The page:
The House of Lords Select Committee hopes the Competition and Markets Authority (CMA) will adopt recommendations within its report Online Platforms and the Digital Single Market, published yesterday (20 April) to create a ‘truly competitive marketplace’.
One area of the report looks at the presentation of search results on a range of consumer-facing websites, including OTAs.
It recommends platforms provide the criteria on which they provide search results after a hotel chain, submitting evidence anonymously, had expressed concerns about the ‘mismatch’ between the presentation of search results and consumers’ expectations.
The chain said the majority of consumers used OTAs to get the lowest price, yet many hotel searches on OTAs were listed by price by default. Instead, hotels are told that the more commission they paid to OTAs the higher they would appear on searches, which the chain said was not made clear to consumers.
Ufi Ibrahim, chief executive of the British Hospitality Association (BHA) welcomed the report.
"These OTAs wield vast power and hold our industry hostage by commanding punitive rates of commission," she said. "We are pleased that this influential committee is proposing Europe wide steps to enable our industry to challenge anti-competitive online practices when they arise. The BHA calls upon the government and policy makers in the European Commission to support our lobbing in this area and get engaged – this is a significant step forward for our industry and we want to see the momentum continue."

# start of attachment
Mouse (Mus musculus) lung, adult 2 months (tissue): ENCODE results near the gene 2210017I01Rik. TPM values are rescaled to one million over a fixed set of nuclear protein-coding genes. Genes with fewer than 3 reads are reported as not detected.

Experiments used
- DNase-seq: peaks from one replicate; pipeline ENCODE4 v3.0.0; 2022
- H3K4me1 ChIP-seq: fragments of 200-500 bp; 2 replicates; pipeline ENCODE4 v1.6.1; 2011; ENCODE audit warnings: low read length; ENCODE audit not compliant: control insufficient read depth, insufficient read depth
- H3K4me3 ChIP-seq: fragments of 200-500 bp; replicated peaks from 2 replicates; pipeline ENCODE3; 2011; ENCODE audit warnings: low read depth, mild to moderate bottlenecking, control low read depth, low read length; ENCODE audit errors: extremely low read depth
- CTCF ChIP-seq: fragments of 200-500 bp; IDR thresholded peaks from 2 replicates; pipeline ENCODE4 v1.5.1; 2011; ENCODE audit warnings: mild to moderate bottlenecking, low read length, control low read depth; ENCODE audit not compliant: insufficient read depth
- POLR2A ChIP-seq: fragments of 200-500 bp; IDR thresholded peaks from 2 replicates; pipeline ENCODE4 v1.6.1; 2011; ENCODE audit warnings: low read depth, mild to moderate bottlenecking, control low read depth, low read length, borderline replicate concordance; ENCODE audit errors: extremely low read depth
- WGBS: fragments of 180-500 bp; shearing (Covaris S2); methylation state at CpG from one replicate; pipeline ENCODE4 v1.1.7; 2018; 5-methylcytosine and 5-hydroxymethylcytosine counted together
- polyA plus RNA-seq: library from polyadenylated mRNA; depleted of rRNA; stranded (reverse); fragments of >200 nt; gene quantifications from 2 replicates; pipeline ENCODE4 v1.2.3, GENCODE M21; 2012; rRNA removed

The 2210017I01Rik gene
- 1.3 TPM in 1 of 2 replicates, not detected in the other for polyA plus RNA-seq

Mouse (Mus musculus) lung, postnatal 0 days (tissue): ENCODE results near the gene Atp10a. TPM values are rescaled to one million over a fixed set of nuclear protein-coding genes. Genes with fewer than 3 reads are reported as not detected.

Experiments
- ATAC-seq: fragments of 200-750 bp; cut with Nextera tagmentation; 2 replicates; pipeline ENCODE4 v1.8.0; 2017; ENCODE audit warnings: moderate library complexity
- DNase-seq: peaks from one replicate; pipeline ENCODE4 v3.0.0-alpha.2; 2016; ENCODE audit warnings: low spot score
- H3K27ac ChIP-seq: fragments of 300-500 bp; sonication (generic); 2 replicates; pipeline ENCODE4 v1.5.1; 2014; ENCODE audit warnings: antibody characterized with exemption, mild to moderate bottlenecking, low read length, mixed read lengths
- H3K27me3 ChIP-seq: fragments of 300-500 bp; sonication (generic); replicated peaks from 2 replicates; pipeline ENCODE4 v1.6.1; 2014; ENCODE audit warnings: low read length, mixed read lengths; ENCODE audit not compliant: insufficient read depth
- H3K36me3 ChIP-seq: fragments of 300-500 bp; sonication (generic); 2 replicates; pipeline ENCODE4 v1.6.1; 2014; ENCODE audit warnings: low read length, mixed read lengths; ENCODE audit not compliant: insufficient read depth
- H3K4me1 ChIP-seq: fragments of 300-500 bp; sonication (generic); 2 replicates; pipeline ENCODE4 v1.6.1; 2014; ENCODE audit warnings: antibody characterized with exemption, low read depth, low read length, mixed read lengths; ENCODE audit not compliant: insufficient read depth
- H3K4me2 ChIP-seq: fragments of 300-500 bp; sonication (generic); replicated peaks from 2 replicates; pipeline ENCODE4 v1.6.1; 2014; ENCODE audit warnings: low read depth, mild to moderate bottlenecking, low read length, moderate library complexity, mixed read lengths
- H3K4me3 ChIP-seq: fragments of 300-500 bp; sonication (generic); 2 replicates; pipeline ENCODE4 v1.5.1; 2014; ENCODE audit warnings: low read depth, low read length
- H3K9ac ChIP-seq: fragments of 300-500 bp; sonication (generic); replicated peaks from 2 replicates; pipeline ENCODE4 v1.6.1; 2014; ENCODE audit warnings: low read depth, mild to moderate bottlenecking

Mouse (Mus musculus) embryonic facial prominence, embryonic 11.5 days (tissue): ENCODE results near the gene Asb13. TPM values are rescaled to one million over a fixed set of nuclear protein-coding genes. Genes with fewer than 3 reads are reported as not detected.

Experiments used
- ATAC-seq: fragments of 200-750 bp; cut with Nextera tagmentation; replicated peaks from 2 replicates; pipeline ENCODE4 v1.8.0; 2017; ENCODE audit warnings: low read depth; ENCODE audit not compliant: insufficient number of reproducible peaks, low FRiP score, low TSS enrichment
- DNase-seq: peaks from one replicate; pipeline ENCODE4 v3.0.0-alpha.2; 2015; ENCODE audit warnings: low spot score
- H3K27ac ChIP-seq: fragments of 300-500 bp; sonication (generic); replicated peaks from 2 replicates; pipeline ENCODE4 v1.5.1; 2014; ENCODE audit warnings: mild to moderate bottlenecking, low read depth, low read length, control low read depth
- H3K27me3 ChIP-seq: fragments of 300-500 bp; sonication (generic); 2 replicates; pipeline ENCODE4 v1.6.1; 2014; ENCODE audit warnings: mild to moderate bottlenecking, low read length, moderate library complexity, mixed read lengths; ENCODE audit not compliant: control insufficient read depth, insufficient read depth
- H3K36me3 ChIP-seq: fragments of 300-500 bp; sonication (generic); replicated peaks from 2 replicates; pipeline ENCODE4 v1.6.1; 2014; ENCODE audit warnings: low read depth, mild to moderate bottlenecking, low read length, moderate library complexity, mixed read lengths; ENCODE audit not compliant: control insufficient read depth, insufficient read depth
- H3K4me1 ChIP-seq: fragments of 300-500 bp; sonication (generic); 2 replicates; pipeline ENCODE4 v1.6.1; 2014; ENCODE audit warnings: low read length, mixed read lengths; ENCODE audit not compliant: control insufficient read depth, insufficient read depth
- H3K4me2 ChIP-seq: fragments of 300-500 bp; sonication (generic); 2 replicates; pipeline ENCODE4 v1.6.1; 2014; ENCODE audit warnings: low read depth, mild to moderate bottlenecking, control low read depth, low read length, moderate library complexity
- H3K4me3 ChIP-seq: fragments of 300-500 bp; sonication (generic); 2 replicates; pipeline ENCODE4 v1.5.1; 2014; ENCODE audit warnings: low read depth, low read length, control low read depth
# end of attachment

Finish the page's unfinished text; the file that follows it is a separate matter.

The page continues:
In its report, the Select Committee also said ratings and reviews systems used by websites should be made to be more transparent and there should be an 'accessible policy for handling negative reviews' following concerns about the integrity of rating and review systems online raised by the CMA, Which? and Citizens Advice. It said The Bed and Breakfast Association had also claimed OTAs did not “check their ‘reviews’ were written by someone who actually booked the accommodation reviewed.
"The rating and review systems used by online platforms are instrumental in creating the trust necessary for consumers to engage in online transactions. To ensure transparency, however, we believe that all online platforms should have publicly accessible policies for handling negative reviews, and clearly distinguish between user reviews and paid-for promotions. We recommend that the Commission publish guidance clarifying how the Unfair Commercial Practices Directive applies to the rating and review systems used by online platforms," it said in its recommendation.
As well as greater transparency for consumers in rankings, ratings, reviews, the BHA is calling for an outright ban on rate parity clauses which prevent hotels from offering lower rates than those on the online booking sites where they are listed. It says the practice leads to less competitive pricing for consumers.
The recommendations will now be considered by the CMA.